It’s actually quite appropriate for that song to be delivered in a torch song style. In general the style refers to one person holding a “torch” for another person who has left them. The lyrics to the piece speak to that kind of tradition. Since in general, torch songs are sung by women, it wouldn’t apply to the original version. Just having a woman singing the song brings it closer to the definitive label. Then, when you add a jazz style to the music, it becomes an obvious fit. To me, that makes this an excellent of example of how an artist can reframe a song from another artist and make it their own. Obviously Moby couldn’t do it as a torch song, even though it had that potential.
The second song of this single is “Treasure Island.” While the performance here feels a little over the top, it is a pretty song with a folk music turned adult contemporary sound. Again, this song isn’t one that Ruby wrote. It was penned Jane Getz and Jon Strider. Getz actually handles the piano and provides some vocals on this rendition.
In general, this isn’t the kind of thing I would listen to. That said, it’s not without its merits or charms. There must be a market for this kind of music. In fact, I’m sure there is. I just don’t fall into that market.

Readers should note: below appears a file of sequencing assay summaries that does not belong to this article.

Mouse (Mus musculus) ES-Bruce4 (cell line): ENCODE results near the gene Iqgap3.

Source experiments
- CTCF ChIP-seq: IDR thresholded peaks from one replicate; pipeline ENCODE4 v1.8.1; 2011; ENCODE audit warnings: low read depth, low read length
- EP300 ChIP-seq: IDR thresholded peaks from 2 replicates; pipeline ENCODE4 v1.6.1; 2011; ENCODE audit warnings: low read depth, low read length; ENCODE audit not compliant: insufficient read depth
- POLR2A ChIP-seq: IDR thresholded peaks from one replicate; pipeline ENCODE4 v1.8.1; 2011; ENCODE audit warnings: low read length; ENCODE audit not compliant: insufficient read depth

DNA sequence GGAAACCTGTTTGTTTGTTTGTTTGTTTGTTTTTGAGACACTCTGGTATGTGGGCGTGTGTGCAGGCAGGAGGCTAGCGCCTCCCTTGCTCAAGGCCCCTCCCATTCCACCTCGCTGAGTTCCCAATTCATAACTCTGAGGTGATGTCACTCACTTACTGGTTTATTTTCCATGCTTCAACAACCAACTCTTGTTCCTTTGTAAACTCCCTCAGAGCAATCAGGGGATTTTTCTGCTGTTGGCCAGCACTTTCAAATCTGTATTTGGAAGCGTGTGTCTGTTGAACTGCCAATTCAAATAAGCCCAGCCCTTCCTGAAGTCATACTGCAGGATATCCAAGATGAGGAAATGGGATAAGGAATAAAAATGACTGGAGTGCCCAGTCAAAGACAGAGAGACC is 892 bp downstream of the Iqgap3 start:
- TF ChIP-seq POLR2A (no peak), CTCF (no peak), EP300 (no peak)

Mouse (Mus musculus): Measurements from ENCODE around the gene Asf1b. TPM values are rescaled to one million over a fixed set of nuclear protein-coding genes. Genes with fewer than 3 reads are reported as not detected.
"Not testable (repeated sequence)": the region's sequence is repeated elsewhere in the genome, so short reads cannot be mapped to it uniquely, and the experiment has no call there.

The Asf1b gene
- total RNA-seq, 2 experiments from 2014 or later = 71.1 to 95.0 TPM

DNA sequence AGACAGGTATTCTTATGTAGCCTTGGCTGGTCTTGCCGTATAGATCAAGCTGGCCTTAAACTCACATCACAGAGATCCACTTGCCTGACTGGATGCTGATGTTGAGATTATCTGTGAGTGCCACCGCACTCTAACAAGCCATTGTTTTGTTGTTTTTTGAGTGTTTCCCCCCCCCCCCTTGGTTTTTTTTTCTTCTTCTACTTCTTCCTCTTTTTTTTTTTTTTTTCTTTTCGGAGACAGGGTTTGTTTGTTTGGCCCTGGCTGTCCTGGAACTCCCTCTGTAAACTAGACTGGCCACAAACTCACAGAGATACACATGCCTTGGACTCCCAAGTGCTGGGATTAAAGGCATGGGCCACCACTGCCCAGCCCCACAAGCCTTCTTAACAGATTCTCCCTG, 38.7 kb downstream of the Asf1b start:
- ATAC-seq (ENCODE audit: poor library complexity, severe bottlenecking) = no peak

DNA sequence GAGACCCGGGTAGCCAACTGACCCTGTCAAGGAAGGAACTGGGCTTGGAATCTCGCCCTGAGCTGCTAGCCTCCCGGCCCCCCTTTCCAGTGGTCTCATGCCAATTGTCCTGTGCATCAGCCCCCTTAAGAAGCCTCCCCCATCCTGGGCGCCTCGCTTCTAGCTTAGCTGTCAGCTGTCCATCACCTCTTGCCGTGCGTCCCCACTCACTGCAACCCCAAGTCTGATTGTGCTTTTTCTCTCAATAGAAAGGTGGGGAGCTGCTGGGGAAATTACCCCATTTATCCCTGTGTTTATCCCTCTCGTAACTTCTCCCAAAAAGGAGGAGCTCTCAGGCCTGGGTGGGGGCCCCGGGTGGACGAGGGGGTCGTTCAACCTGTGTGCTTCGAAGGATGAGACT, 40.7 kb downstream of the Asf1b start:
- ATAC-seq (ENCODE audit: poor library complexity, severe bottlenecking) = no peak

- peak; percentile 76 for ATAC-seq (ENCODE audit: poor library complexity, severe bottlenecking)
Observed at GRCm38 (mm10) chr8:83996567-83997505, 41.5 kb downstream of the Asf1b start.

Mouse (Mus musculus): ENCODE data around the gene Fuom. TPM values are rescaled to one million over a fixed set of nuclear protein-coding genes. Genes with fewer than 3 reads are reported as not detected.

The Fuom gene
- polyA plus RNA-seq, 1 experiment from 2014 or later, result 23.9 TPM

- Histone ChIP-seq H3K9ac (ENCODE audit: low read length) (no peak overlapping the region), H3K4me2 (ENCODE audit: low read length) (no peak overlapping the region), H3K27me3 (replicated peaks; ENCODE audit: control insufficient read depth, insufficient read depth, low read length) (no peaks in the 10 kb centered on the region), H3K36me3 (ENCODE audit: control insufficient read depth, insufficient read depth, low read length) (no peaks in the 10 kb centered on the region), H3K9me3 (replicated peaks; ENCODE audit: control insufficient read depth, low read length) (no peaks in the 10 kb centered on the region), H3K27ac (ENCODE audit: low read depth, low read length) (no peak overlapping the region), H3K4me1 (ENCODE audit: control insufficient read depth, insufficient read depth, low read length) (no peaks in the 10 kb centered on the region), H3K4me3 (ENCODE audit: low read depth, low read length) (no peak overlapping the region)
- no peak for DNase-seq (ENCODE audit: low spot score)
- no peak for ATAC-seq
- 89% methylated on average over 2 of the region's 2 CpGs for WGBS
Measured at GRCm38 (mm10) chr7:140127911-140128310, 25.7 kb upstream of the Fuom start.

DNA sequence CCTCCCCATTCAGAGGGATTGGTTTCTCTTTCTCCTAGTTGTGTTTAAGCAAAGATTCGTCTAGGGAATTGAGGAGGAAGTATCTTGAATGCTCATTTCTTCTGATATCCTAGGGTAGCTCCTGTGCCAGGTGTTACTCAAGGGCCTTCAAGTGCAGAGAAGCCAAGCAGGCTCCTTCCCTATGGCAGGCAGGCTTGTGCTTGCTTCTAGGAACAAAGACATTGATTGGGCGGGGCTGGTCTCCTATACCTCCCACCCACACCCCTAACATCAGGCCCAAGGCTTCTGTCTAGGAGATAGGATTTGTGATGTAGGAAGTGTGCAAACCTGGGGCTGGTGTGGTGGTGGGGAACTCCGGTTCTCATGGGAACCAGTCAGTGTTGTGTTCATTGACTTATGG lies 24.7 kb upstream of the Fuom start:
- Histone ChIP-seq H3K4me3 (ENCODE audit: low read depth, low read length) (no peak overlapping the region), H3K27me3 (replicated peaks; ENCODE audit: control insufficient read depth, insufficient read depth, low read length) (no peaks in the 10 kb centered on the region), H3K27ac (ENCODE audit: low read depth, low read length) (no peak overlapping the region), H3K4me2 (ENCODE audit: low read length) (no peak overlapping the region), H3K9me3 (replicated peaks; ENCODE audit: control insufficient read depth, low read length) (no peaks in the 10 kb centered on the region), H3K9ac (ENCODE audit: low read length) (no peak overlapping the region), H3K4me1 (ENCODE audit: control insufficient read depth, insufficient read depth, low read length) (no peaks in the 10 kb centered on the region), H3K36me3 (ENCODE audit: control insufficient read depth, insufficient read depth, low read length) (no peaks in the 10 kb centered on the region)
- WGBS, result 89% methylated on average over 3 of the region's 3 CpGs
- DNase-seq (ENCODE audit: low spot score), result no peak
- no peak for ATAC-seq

Kama Ruby – “Mistake” single
Kama Ruby is originally from Bakersfield, California. She’s been a performer since she was small child. She deftly plies that trade these days as a jazz singer. That’s not her only performing outlet, though. She also performs as an actress and as a dancer. This new two-song single is presented as a part of the publicity push for her new full album.
The new set is her third album. It follows the debut “Kama Ruby, Straight-up & Chilled” and its follow-up “Kama Ruby: Rock Dreams in Jazz.” You might guess from her description as a jazz singer (along with the titles to the albums) that a lot of Ruby’s sound is truly rooted in jazz. That’s a safe bet, and fairly accurate. She brings in a number of other musical styles, though. In other words, this is not pure jazz by my definition, really. Of course, jazz these days is a wide-palette that encompasses a lot of things, so you might disagree with that call depending on your own personal definition. That’s one thing interesting about musical styles. There is a real personal dynamic to where the lines are drawn from one sound to another.